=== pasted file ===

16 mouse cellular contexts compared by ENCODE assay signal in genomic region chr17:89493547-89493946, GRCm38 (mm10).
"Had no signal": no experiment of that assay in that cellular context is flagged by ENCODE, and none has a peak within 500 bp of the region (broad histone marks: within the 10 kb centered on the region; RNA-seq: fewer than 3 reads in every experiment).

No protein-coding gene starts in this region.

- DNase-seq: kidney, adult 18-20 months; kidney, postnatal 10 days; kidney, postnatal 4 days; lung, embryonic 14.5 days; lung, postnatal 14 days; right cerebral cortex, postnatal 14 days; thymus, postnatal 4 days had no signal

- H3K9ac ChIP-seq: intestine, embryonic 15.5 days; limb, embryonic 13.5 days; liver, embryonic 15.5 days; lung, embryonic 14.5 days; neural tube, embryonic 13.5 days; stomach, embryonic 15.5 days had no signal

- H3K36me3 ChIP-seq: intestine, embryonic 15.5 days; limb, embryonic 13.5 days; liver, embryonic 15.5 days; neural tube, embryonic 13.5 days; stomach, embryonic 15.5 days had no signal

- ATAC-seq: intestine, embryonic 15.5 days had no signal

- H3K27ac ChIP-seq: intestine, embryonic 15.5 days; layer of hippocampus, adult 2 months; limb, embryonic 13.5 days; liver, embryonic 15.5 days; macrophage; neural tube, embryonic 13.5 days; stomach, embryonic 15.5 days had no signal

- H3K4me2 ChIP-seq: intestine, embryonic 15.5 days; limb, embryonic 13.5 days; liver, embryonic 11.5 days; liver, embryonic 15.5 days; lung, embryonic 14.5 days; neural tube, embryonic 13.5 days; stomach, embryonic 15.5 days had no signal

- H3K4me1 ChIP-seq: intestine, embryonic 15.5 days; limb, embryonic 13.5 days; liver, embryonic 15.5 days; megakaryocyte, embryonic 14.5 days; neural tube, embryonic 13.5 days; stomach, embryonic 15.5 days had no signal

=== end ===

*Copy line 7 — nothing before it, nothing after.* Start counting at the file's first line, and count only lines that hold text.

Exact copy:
- ATAC-seq: intestine, embryonic 15.5 days had no signal